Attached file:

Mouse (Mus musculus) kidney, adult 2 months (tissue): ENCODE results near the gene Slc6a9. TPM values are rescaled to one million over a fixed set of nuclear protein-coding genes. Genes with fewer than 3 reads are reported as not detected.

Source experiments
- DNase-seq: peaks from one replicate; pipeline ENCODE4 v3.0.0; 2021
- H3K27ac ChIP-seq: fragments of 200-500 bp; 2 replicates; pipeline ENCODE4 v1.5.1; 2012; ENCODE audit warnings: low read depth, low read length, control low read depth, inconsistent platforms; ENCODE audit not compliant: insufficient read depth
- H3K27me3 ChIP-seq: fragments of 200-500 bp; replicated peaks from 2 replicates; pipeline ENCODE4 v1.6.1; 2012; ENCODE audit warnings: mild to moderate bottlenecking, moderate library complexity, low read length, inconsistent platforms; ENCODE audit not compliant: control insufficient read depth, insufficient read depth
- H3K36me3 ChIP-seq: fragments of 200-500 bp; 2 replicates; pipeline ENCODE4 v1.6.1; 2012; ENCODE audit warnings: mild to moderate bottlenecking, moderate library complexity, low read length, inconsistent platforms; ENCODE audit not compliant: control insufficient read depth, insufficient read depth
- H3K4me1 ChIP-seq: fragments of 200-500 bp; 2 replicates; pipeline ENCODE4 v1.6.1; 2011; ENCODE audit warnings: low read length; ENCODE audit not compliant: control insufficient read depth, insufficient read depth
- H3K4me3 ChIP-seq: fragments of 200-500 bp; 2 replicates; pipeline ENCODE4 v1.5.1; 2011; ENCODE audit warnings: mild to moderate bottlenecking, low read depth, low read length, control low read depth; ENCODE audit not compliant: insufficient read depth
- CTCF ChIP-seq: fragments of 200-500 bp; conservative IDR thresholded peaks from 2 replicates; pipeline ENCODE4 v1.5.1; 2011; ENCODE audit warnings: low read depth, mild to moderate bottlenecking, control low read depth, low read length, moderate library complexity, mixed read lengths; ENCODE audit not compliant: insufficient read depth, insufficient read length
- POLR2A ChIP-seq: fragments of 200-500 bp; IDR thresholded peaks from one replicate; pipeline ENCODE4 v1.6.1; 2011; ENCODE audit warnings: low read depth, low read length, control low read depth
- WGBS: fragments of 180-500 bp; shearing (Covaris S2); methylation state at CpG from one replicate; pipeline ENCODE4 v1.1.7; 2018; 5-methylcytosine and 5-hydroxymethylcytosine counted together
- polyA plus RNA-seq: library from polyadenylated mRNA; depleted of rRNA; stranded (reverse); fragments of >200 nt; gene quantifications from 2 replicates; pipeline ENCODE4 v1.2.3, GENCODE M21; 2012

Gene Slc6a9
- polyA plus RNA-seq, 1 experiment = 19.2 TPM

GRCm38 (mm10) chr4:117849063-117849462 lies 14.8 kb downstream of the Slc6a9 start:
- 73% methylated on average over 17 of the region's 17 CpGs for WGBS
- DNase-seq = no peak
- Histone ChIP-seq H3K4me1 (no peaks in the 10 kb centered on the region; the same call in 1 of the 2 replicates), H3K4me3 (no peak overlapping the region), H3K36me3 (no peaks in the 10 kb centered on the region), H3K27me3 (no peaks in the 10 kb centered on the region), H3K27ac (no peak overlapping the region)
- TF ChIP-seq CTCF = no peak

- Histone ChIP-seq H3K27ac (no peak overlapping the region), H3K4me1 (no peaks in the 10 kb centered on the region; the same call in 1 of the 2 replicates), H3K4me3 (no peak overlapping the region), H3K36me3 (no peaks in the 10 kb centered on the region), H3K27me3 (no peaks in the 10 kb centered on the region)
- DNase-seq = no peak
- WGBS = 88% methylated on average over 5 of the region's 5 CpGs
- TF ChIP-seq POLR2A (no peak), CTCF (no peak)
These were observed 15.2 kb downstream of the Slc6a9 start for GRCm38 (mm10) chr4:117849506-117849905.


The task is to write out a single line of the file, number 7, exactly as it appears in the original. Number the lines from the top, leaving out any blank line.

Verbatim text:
- H3K4me1 ChIP-seq: fragments of 200-500 bp; 2 replicates; pipeline ENCODE4 v1.6.1; 2011; ENCODE audit warnings: low read length; ENCODE audit not compliant: control insufficient read depth, insufficient read depth